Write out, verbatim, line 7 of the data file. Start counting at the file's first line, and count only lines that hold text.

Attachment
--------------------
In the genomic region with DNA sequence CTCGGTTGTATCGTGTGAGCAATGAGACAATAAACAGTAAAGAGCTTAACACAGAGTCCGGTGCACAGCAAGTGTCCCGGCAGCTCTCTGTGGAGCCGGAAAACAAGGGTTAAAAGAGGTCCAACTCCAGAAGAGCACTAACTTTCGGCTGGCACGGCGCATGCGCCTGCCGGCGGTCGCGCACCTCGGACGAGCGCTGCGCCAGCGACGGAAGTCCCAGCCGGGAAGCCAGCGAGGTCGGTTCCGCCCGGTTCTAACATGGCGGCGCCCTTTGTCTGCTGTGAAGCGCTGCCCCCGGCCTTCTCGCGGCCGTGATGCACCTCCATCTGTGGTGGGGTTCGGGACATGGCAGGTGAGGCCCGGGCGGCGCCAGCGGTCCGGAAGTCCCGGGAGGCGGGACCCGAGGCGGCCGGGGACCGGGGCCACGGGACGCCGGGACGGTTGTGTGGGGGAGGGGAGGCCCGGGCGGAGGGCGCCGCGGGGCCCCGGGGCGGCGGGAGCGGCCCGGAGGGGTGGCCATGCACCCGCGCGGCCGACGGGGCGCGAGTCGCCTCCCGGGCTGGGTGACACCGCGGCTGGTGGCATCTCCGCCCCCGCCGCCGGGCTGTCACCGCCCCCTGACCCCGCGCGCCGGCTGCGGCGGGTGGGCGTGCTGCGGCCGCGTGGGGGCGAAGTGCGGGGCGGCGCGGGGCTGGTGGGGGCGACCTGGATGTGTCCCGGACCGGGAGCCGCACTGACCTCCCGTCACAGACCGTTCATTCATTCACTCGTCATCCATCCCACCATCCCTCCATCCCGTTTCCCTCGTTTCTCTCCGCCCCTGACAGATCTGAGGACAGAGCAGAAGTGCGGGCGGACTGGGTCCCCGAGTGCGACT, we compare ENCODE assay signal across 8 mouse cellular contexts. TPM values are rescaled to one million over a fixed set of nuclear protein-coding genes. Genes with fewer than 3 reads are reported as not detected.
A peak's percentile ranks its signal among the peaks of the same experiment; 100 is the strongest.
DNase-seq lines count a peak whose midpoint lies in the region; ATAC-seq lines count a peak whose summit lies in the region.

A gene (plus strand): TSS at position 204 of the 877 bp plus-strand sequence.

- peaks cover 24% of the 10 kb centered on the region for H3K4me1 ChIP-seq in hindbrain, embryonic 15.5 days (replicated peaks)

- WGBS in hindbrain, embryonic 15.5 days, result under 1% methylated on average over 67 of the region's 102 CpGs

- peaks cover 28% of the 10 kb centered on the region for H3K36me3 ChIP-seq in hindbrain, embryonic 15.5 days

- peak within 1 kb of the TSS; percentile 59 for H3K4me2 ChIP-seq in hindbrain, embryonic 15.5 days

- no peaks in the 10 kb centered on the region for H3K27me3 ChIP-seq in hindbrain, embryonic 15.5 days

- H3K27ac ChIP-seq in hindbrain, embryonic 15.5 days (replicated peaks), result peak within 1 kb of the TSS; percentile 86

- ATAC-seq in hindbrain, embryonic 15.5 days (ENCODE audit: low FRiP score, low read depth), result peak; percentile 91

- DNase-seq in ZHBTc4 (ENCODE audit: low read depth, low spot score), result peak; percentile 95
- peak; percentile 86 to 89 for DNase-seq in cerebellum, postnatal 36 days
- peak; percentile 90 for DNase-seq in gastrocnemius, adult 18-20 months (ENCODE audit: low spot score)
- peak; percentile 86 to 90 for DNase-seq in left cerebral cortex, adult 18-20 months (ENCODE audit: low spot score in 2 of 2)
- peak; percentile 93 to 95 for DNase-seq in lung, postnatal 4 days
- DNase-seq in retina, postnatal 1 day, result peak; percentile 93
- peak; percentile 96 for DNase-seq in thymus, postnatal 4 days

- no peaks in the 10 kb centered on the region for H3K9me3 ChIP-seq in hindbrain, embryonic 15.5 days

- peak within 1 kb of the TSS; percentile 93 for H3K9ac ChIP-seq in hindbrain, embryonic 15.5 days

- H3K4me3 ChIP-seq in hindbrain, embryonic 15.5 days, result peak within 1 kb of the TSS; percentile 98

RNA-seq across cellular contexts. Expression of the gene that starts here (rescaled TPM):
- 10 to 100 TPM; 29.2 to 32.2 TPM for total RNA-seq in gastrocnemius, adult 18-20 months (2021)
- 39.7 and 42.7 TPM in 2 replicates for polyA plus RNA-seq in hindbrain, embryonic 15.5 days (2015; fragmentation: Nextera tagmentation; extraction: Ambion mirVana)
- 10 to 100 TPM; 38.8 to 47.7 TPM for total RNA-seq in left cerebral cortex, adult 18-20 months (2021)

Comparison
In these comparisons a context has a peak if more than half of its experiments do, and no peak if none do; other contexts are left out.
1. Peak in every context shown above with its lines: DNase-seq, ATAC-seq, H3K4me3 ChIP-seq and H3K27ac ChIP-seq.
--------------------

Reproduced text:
- peaks cover 28% of the 10 kb centered on the region for H3K36me3 ChIP-seq in hindbrain, embryonic 15.5 days